The government has announced very broad terms of reference for its inquiry into Australia’s retirement income system, which will trigger fresh debate about the planned future rises in the superannuation guarantee rate.
Treasurer Josh Frydenberg and Assistant Minister for Superannuation Jane Hume said in a statement the review “will cover the current state of the system and how it will perform in the future as Australians live longer and the population ages”.
It would “establish a fact base of the current retirement income system that will improve understanding of its operation and the outcomes it is delivering for Australians.”
It is understood the government is not looking for the review to make recommendations.
The terms of reference say:
It is important that the system allows Australians to achieve adequate retirement incomes, is fiscally sustainable and provides appropriate incentives for self-provision in retirement.
They refer to the retirement income system’s three pillars: a means-tested age pension; compulsory superannuation; and voluntary savings, including home ownership.
The review is asked to identify:
•how the retirement income system supports Australians in retirement;
•the role of each pillar in supporting Australians through retirement;
•distributional impacts across the population and over time; and
•the impact of current policy settings on public finances.
Michael Callaghan, a former executive director of the International Monetary Fund and a former senior Treasury official, will chair the review.
The other panellists will be Carolyn Kay, who has long experience in the finance sector in Australia and abroad, including on the Future Fund Board of Guardians, and Deborah Ralston, a professorial fellow in banking and finance at Monash University, a member of the RBA’s Payments System Board, and most recently chair of the Alliance for a Fairer retirement, a group set up in response to Labor’s proposal to disallow refunds of excess franking credits.
There will be a consultation paper released in November and the report will be done by June next year.
A review was recommended by the Productivity Commission, which said there should be an “independent public inquiry into the role of compulsory superannuation in the broader retirement incomes system, including the net impact of compulsory super on private and public savings, distributional impacts across the population and over time, interactions between superannuation and other sources of retirement income, the impact of superannuation on public finances, and the economic and distributional impacts of the non-indexed $450 a month contributions threshold.”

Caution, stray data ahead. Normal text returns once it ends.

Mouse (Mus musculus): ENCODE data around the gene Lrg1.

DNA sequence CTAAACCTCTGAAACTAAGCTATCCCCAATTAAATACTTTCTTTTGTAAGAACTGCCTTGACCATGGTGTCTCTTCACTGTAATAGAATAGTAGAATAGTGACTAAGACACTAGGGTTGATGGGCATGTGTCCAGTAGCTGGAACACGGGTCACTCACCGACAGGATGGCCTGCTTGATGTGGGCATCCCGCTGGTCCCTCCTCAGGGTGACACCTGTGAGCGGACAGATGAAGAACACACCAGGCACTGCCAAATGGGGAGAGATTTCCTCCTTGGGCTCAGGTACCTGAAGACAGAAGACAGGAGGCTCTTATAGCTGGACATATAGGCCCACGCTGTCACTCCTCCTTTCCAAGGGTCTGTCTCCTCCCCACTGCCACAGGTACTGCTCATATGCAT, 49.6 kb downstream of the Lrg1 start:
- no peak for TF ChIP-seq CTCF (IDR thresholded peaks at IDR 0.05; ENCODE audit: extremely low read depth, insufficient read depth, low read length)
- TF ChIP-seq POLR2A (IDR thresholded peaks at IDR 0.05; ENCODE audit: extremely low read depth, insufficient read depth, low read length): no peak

The PC said this inquiry should be done before there was any rise in the superannuation guarantee rate.
The superannuation guarantee - increases in which have been pause - is due to start rising again from mid-2021.
Under the law in place, the increases would take the rate gradually from the current 9.5% to 12% by 2025.
The review’s broad terms of reference will reactivate a vocal group of government backbenchers who want to stop any further rise in the guarantee rate.
This is regardless of the government’s commitment to the legislated rise and Frydenberg’s answer, when asked on Friday whether that position still stood. “The government’s policy on the superannuation guarantee has not changed,” he said.
Frydenberg also reaffirmed, in relation to the family home,“As I said in parliament in July, including the family home in the pension assets test is not our policy and never will be.”
The retirement incomes issue is highly charged politically, so the government is potentially opening a can of worms.
Industry Super Australia chief executive Bernie Dean welcomed the “government’s acknowledgement of compulsory superannuation as one of the key pillars of Australia’s retirement income system.
"With the superannuation guarantee legislated to increase to 12% by 2025, ISA agrees with the government that sensible and evidence-based reform is needed to improve the efficiency of the compulsory savings system and ensure that members get even more out of every dollar they’ve been promised,” he said.
“In particular, ISA welcomes the review’s intention to examine the distributional impacts … This is an opportunity to address some of the inadequacies in our current system, where we see lower income and vulnerable workers, those with interrupted work patterns and in particular women, retire with significantly less super than other Australians.”
Authors: Michelle Grattan, Professorial Fellow, University of Canberra